The AllCreation Podcast

Raised on the Cherokee reservation in Northeastern Oklahoma, Vance Blackfox has dedicated his life to living "en dios," with God. He's also a leading educator on Native American culture. In this episode Vance gives us an orientation to respectful practices for building relationships with Native Americans and shares some views on how Native Americans see "Apocalypse" today.

Show Notes

Vance Blackfox, a citizen of the Cherokee Nation, is director of Other+Wise, coordinator for the Evangelical Lutheran Church of America’s Theological Round Table, creator and producer of the Vine Deloria Jr. Theological Symposium at the Lutheran School of Theology in Chicago, Indigenous theologian for the Faith-based initiative at the City of San Antonio, and a freelance educator on Cherokee and Native American culture. In this episode, Vance explains: 
  • Indigenous land acknowledgement
  • What name to call Native Americans today
  • How Native Americans talk about Apocalypse
To learn more about, or connect to, Vance visit or contact Vance via LinkedIn, Twitter, or Facebook

A few key quotes: 
It is important to do a land acknowledgement before meetings and other special occasions.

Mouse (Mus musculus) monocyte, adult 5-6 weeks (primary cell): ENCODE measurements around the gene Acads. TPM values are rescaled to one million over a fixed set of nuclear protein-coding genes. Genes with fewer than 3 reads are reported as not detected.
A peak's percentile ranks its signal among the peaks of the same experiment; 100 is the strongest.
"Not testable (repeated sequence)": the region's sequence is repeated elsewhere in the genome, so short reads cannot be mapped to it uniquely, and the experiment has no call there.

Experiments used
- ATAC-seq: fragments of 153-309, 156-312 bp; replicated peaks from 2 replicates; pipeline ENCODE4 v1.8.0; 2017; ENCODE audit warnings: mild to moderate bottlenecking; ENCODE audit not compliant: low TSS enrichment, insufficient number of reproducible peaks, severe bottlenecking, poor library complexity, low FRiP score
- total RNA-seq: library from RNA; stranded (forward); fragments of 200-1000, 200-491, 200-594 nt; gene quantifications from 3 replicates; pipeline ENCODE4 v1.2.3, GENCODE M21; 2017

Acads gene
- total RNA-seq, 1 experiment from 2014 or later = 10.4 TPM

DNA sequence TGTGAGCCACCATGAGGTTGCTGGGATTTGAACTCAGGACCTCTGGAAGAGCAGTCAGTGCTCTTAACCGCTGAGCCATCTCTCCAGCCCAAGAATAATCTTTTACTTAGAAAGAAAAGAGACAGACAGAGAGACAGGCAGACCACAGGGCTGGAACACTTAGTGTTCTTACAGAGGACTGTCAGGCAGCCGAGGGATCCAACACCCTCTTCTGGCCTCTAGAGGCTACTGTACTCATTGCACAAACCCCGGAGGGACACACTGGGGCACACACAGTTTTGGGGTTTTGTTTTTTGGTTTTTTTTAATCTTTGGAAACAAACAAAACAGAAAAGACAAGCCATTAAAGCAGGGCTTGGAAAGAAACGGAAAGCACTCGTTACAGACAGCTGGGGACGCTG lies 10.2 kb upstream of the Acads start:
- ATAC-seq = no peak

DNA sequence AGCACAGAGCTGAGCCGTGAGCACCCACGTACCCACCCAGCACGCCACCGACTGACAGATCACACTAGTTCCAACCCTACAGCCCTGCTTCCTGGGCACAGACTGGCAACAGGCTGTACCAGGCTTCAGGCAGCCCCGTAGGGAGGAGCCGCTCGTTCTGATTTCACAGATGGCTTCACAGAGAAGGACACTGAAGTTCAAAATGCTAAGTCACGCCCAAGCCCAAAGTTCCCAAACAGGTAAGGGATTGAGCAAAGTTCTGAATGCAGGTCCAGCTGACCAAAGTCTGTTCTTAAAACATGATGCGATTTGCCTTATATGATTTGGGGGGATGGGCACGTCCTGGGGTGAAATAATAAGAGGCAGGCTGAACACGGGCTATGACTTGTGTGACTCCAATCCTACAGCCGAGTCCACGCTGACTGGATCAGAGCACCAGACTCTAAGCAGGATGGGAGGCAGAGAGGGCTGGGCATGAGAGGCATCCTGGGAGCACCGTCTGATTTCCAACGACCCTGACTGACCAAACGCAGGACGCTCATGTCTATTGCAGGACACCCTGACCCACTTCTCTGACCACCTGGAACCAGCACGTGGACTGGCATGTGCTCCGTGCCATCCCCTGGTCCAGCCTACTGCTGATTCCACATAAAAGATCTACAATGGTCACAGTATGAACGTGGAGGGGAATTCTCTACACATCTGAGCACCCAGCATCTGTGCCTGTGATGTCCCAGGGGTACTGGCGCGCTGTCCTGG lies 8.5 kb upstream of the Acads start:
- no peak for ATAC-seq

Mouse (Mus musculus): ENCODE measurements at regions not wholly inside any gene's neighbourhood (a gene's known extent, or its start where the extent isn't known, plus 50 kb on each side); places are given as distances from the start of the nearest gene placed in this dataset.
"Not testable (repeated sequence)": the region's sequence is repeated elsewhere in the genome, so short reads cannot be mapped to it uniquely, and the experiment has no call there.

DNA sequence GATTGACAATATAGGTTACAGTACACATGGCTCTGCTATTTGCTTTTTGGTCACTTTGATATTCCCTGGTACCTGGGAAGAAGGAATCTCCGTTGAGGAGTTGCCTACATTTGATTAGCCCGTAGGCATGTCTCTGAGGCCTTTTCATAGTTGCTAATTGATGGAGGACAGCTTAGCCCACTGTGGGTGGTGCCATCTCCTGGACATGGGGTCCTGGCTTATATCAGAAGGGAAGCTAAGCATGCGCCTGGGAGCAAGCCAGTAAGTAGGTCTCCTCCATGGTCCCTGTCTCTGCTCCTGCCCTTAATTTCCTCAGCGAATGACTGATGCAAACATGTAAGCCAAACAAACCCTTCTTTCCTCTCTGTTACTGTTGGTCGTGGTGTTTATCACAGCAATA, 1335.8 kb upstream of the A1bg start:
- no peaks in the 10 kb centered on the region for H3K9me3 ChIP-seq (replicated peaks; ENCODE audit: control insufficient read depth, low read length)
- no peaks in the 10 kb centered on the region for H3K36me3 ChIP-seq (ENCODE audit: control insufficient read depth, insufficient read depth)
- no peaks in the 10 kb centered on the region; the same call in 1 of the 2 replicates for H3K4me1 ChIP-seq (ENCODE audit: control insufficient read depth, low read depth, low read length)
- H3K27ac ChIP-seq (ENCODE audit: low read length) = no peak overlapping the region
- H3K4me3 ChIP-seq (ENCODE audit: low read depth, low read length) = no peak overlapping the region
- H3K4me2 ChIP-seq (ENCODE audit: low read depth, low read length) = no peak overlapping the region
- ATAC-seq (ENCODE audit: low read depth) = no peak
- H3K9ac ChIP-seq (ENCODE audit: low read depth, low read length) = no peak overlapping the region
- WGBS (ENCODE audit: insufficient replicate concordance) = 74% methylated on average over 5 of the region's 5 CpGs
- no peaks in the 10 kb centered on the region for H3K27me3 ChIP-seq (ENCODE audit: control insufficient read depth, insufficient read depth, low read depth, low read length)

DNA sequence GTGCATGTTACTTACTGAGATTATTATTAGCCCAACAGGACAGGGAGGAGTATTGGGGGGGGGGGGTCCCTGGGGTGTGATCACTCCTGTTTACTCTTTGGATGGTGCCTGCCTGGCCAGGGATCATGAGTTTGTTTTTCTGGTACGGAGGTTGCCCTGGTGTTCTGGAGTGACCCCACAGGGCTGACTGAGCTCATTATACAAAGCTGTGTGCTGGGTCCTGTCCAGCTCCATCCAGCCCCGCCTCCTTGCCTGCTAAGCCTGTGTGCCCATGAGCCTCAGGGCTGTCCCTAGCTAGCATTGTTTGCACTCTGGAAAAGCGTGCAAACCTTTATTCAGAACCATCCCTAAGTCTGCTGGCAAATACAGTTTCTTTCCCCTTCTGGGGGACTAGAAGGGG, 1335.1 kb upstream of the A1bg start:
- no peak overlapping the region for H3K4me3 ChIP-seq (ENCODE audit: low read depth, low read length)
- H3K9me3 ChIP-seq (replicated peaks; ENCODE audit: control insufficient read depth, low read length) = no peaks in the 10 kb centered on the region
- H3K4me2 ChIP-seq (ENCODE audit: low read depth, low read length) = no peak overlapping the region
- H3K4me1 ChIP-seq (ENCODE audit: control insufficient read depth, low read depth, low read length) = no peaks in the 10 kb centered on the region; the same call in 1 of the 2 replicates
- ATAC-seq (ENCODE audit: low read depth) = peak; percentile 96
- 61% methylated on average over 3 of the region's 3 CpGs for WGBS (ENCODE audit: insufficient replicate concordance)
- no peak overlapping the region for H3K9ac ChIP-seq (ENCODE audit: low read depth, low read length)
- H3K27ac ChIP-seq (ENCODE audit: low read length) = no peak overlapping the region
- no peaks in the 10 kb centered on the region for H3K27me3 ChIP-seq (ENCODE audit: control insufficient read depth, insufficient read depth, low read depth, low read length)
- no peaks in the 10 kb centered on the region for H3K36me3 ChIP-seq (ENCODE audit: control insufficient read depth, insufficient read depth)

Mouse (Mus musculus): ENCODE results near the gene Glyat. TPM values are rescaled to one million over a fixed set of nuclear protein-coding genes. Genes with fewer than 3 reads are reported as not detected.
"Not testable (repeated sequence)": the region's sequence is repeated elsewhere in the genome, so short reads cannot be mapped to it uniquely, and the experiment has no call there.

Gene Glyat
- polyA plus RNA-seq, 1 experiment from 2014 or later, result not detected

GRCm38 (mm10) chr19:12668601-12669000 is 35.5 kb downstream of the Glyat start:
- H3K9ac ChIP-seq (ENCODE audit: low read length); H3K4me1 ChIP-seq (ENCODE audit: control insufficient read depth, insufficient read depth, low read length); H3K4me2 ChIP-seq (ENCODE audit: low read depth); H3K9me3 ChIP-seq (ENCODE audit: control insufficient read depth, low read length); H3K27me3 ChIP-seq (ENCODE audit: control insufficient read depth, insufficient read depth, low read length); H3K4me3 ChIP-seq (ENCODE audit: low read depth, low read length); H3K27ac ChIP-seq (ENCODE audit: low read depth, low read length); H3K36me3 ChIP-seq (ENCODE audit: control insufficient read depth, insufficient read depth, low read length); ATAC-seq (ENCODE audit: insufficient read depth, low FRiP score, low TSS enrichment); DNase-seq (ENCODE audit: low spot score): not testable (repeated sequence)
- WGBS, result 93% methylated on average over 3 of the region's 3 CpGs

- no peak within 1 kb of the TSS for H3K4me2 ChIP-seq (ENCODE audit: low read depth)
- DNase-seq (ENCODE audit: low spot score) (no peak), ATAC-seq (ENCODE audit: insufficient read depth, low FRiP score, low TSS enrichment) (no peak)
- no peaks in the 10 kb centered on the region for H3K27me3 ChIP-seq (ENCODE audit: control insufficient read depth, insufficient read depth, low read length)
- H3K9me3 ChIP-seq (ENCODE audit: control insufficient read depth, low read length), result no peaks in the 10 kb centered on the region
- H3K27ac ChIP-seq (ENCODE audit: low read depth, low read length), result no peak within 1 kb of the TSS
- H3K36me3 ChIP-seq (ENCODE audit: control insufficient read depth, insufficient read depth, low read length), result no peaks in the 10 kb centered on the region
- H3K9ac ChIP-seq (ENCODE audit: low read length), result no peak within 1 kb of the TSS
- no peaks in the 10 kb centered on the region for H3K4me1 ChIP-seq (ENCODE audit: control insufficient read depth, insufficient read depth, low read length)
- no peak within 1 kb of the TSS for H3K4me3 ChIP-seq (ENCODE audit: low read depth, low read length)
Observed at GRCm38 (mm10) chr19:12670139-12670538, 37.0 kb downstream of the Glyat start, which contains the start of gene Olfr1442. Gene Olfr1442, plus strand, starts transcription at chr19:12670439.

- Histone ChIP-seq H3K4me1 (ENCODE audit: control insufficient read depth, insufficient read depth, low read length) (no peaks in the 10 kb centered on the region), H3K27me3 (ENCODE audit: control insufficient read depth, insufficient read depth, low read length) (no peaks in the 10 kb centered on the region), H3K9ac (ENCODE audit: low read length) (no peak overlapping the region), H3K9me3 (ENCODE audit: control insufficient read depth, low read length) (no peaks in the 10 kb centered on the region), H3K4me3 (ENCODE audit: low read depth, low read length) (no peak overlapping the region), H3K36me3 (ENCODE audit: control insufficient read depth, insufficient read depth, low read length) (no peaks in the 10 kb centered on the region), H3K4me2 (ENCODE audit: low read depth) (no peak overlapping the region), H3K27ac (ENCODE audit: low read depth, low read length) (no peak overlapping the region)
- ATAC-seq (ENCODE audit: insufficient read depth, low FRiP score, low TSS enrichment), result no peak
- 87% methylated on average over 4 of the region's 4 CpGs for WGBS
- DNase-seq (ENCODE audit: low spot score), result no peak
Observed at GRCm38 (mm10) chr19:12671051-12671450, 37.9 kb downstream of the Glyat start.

If you know someone's tribal affiliation, citizen or member, name the tribe... 

I cannot think of a better description of who we are as a people than "En Dios." 

I just need people to talk about us. Learn something about us. Ask the question, learn how to be in relationship with people who are different. 

Christianity wants us to believe there's only one apocalypse. 

"Kill and take" was not prevalent (for our peoples). Instead it was, "How do we engage with them? How do we care for them?"

They took us away from our places. It was an apocalypse for Cherokee people and for our non-human relatives who's purpose it was to help us survive. 



This episode is hosted by Chris Searles, co-founder and exec. editor of

Listen to episode 2:

What is The AllCreation Podcast? Faith • Spirit • Biodiversity • Connections